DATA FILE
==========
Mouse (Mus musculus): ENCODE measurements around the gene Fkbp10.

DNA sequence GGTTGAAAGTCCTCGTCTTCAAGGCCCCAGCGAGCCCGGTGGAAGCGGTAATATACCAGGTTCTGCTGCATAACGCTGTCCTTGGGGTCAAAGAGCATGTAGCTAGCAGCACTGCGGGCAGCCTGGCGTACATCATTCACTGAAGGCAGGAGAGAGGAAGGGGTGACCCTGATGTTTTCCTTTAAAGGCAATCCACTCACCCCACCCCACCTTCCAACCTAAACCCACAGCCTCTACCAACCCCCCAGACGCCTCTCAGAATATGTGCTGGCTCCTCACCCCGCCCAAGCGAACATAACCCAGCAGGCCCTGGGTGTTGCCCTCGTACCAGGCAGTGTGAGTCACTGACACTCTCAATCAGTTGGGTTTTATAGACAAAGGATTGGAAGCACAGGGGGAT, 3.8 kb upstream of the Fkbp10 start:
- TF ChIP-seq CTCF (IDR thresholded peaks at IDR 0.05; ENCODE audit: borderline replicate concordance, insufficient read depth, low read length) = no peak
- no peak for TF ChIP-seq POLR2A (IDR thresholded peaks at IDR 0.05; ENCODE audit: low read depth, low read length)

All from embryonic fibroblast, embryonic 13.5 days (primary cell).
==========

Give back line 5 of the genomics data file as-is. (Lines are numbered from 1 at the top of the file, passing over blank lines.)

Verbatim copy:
All from embryonic fibroblast, embryonic 13.5 days (primary cell).